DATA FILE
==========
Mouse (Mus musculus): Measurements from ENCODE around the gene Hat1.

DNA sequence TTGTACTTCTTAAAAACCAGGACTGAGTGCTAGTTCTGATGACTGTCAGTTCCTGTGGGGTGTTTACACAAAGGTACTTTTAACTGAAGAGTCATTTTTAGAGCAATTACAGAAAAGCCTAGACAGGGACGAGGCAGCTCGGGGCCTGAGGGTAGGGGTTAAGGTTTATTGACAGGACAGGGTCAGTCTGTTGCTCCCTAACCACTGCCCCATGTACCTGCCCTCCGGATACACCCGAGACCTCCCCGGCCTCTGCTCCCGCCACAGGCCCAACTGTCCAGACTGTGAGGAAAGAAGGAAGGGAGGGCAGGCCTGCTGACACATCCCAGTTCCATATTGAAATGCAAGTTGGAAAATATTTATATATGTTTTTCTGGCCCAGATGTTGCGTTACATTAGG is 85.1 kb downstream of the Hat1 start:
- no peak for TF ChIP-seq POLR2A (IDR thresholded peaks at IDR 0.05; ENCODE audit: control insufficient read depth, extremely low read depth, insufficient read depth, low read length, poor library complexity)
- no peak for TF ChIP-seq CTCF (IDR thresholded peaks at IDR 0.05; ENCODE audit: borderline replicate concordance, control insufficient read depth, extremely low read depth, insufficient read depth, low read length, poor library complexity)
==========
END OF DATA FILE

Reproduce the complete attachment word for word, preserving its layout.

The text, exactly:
Mouse (Mus musculus): Measurements from ENCODE around the gene Hat1.

DNA sequence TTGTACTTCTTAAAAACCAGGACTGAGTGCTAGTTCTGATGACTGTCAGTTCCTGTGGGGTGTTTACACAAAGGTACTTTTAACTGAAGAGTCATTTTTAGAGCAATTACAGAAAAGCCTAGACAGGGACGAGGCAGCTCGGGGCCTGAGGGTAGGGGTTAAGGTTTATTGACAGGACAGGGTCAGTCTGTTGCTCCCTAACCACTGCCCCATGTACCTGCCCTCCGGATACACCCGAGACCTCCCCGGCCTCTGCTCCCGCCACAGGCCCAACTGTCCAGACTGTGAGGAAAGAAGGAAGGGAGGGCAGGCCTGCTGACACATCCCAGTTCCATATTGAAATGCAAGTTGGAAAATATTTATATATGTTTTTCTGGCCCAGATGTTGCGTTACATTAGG is 85.1 kb downstream of the Hat1 start:
- no peak for TF ChIP-seq POLR2A (IDR thresholded peaks at IDR 0.05; ENCODE audit: control insufficient read depth, extremely low read depth, insufficient read depth, low read length, poor library complexity)
- no peak for TF ChIP-seq CTCF (IDR thresholded peaks at IDR 0.05; ENCODE audit: borderline replicate concordance, control insufficient read depth, extremely low read depth, insufficient read depth, low read length, poor library complexity)